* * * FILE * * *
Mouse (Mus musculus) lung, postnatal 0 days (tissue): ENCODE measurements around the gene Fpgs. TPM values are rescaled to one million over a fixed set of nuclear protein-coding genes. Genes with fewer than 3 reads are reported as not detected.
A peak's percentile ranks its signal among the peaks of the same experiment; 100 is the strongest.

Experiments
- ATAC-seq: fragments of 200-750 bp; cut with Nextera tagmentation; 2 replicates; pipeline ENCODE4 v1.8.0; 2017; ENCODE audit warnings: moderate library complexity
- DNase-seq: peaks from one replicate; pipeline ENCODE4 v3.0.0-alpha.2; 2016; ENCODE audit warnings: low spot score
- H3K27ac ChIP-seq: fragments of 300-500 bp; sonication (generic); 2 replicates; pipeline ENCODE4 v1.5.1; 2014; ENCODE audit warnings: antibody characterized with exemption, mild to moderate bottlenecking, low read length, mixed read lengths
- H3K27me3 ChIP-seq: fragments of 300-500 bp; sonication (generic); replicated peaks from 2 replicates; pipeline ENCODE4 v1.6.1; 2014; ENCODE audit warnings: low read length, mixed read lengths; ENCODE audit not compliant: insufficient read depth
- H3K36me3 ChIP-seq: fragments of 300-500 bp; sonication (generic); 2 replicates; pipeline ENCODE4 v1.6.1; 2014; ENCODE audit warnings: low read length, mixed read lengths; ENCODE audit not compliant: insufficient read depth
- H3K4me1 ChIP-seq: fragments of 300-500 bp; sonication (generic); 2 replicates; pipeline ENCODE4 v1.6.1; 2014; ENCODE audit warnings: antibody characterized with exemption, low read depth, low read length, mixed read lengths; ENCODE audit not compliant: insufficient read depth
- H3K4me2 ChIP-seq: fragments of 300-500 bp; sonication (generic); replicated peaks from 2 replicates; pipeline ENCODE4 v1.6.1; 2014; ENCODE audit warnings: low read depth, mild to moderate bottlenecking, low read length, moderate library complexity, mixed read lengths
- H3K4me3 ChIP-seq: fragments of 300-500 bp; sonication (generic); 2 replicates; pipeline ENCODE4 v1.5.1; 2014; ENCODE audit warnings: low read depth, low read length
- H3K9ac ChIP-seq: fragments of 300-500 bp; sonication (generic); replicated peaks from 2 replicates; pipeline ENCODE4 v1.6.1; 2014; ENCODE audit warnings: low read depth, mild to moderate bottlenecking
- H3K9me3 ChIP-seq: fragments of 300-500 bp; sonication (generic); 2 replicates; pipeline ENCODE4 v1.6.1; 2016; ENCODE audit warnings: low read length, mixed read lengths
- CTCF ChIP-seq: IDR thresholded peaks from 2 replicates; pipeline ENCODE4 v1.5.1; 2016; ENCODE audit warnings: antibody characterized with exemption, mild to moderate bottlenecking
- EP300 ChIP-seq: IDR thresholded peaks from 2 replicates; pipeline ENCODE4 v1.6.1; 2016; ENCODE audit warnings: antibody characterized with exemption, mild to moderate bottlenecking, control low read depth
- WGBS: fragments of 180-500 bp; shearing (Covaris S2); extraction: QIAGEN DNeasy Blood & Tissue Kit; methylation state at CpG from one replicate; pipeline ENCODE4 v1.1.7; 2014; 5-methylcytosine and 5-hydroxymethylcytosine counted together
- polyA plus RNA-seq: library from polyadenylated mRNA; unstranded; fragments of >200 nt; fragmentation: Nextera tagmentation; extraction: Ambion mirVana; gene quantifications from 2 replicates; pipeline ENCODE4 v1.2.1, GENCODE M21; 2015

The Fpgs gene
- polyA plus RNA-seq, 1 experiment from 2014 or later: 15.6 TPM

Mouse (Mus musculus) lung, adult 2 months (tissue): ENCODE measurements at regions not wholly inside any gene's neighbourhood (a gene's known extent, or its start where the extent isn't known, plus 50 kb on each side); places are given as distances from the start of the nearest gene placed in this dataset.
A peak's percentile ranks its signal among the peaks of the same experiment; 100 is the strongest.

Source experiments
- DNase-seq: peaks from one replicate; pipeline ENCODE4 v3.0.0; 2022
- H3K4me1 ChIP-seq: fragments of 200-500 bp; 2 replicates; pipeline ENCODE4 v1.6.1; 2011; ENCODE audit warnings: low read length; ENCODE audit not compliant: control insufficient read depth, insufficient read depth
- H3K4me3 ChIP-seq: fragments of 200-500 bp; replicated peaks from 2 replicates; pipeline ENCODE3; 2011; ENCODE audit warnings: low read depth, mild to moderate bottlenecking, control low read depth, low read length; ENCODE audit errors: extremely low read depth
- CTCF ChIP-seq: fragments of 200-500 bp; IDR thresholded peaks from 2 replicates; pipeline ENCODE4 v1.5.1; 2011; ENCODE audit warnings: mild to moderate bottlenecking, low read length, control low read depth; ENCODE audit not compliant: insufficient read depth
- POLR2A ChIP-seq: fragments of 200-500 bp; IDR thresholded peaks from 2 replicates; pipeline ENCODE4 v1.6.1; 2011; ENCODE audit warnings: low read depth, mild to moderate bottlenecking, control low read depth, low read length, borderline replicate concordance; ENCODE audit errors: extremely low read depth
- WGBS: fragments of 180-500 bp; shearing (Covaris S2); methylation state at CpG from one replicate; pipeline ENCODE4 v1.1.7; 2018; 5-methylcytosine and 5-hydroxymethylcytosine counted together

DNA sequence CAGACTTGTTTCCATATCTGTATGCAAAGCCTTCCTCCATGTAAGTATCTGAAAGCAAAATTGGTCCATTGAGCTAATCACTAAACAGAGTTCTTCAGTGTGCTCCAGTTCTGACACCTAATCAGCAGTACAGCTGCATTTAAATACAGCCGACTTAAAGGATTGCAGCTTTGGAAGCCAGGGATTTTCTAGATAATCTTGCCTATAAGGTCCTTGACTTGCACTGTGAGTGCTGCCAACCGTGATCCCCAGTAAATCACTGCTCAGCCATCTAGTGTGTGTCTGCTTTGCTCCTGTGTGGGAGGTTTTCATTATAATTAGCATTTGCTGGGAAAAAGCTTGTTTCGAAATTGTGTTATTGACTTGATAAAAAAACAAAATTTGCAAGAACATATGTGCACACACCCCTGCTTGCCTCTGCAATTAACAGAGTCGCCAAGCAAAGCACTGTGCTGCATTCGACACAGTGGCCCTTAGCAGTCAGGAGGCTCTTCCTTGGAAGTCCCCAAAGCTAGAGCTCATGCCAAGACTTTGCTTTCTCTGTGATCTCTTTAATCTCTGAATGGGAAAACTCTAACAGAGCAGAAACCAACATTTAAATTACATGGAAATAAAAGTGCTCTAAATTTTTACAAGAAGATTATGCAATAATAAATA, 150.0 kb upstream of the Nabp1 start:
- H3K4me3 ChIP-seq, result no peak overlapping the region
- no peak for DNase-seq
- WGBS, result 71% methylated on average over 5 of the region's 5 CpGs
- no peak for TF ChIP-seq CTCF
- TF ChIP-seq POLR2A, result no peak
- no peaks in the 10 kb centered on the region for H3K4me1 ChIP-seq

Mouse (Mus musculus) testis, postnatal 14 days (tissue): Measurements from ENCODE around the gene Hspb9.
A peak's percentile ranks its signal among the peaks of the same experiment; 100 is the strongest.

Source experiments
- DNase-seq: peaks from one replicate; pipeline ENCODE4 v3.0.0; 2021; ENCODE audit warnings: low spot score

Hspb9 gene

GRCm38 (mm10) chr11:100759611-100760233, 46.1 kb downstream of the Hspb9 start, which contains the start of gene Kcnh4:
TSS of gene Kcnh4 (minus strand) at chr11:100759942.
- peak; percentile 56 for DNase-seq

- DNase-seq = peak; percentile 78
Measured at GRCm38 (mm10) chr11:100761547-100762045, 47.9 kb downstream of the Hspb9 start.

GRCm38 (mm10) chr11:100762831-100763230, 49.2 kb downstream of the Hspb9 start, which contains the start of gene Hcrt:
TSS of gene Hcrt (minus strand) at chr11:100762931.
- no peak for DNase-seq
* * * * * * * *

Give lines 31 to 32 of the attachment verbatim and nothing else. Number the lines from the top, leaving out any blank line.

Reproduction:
- no peak for DNase-seq
- WGBS, result 71% methylated on average over 5 of the region's 5 CpGs